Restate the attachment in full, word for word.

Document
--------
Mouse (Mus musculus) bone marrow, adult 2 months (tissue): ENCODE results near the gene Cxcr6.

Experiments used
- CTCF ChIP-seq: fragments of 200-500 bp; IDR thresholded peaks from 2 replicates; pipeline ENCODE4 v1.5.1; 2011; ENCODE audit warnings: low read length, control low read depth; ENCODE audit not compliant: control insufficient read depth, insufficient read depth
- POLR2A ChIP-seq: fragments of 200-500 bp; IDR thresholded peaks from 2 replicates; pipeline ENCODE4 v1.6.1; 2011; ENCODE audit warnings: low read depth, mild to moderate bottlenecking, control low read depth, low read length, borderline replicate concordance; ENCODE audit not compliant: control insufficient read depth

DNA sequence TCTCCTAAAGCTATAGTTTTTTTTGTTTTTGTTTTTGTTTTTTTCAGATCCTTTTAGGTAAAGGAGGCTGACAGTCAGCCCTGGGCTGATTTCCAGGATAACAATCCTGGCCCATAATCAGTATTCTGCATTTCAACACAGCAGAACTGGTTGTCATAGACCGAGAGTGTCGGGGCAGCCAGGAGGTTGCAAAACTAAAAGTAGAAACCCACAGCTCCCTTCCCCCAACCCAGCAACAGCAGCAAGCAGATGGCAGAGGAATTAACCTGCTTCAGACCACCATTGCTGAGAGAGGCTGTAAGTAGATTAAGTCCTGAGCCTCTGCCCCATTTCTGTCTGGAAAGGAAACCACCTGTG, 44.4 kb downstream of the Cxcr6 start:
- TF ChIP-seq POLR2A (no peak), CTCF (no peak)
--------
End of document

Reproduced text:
Mouse (Mus musculus) bone marrow, adult 2 months (tissue): ENCODE results near the gene Cxcr6.

Experiments used
- CTCF ChIP-seq: fragments of 200-500 bp; IDR thresholded peaks from 2 replicates; pipeline ENCODE4 v1.5.1; 2011; ENCODE audit warnings: low read length, control low read depth; ENCODE audit not compliant: control insufficient read depth, insufficient read depth
- POLR2A ChIP-seq: fragments of 200-500 bp; IDR thresholded peaks from 2 replicates; pipeline ENCODE4 v1.6.1; 2011; ENCODE audit warnings: low read depth, mild to moderate bottlenecking, control low read depth, low read length, borderline replicate concordance; ENCODE audit not compliant: control insufficient read depth

DNA sequence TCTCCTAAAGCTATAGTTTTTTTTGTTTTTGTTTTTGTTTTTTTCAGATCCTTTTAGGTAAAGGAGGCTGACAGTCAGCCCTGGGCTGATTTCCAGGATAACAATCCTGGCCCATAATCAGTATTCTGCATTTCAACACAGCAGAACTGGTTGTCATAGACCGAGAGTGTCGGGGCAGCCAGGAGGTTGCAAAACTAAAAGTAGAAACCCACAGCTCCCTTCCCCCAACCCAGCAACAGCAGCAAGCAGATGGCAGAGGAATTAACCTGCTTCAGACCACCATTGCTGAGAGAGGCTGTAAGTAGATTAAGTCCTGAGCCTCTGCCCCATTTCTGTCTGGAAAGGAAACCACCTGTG, 44.4 kb downstream of the Cxcr6 start:
- TF ChIP-seq POLR2A (no peak), CTCF (no peak)